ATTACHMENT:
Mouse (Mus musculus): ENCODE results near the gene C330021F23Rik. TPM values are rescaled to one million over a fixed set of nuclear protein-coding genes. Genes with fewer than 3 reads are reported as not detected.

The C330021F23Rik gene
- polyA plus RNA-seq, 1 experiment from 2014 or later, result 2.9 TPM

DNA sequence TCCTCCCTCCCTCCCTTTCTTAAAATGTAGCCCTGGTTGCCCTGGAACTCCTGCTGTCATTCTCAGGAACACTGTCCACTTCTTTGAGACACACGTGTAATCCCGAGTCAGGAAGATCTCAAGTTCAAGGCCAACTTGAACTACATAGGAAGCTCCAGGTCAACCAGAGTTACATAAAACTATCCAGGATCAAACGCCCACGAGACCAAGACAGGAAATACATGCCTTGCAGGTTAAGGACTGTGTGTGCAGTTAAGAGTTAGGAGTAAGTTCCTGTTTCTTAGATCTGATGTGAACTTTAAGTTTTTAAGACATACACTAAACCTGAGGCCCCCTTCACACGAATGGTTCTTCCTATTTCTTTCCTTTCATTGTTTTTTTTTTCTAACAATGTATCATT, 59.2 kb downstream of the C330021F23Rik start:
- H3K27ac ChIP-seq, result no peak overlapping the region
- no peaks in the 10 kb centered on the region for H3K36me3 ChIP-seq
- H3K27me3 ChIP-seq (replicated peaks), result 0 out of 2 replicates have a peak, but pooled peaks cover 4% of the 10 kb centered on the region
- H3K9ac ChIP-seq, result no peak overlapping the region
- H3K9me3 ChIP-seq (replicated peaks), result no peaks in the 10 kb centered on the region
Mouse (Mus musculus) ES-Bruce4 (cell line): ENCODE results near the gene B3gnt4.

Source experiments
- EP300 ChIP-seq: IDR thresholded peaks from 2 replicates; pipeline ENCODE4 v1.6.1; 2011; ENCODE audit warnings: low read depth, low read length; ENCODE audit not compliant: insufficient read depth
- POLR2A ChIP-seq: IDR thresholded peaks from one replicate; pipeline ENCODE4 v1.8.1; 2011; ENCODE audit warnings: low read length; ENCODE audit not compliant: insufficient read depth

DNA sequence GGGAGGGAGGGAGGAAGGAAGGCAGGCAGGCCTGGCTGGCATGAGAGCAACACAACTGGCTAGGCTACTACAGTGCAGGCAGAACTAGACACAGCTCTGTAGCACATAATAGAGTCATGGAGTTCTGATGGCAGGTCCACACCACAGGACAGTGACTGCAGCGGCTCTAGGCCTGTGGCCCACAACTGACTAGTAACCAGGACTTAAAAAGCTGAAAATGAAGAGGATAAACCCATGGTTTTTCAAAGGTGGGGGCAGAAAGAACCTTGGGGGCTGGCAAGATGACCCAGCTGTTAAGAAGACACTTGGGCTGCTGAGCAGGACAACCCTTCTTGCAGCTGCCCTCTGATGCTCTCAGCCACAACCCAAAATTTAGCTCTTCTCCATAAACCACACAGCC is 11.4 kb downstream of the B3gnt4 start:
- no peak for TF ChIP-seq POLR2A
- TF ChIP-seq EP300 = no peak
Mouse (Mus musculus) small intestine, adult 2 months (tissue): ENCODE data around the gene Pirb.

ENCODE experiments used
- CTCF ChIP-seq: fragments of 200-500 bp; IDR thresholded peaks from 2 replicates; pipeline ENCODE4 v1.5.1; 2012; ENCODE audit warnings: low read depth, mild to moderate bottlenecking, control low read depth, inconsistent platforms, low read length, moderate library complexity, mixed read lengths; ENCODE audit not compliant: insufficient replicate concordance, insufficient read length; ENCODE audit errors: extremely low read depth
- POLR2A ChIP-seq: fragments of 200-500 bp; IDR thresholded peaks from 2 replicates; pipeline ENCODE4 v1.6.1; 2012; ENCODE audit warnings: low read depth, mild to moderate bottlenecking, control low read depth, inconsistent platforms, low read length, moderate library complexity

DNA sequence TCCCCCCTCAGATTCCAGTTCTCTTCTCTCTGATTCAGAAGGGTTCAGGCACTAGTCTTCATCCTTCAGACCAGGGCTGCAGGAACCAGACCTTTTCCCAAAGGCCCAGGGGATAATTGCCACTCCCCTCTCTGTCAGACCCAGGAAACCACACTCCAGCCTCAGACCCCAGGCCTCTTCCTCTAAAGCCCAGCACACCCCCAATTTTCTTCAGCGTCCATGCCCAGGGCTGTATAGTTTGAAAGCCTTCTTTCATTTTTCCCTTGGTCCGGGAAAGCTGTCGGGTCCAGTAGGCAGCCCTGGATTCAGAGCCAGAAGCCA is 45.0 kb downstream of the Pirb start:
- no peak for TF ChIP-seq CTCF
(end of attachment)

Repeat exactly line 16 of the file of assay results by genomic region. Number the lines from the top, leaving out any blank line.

- TF ChIP-seq EP300 = no peak